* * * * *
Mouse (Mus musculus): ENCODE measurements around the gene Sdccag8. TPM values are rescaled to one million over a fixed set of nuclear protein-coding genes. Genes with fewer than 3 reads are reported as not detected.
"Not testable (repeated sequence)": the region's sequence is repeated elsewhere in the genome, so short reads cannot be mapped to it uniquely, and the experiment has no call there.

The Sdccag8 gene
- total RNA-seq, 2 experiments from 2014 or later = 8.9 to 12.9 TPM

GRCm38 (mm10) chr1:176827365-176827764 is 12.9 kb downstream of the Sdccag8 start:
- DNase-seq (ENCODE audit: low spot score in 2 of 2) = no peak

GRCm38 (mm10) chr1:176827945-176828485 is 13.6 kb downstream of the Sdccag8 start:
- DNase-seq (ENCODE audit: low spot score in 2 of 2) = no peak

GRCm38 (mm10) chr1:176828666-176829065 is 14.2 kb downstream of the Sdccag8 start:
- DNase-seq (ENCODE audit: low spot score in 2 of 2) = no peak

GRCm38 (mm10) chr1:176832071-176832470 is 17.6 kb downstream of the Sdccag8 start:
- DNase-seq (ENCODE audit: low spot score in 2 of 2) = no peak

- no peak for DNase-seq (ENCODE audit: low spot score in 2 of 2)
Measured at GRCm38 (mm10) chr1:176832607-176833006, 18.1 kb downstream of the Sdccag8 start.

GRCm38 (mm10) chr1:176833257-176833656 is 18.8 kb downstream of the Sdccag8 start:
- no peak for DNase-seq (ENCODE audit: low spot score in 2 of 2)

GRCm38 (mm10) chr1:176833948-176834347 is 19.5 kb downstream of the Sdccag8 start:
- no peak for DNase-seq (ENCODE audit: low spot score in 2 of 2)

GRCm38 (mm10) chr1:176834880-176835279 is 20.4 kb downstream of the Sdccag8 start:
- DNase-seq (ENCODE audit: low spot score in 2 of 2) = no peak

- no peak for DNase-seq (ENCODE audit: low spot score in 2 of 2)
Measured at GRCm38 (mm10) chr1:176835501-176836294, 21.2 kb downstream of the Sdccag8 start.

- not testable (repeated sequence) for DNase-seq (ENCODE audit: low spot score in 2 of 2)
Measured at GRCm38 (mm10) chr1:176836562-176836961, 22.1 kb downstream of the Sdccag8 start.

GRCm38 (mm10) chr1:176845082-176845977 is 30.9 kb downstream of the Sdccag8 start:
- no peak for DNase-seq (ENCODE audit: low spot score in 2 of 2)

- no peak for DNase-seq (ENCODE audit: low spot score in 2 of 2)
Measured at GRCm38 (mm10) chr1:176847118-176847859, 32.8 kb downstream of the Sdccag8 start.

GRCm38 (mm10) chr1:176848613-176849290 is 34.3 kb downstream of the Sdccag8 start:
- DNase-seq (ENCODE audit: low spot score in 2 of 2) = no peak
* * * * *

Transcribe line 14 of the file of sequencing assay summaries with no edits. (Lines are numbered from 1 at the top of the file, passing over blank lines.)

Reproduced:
Measured at GRCm38 (mm10) chr1:176832607-176833006, 18.1 kb downstream of the Sdccag8 start.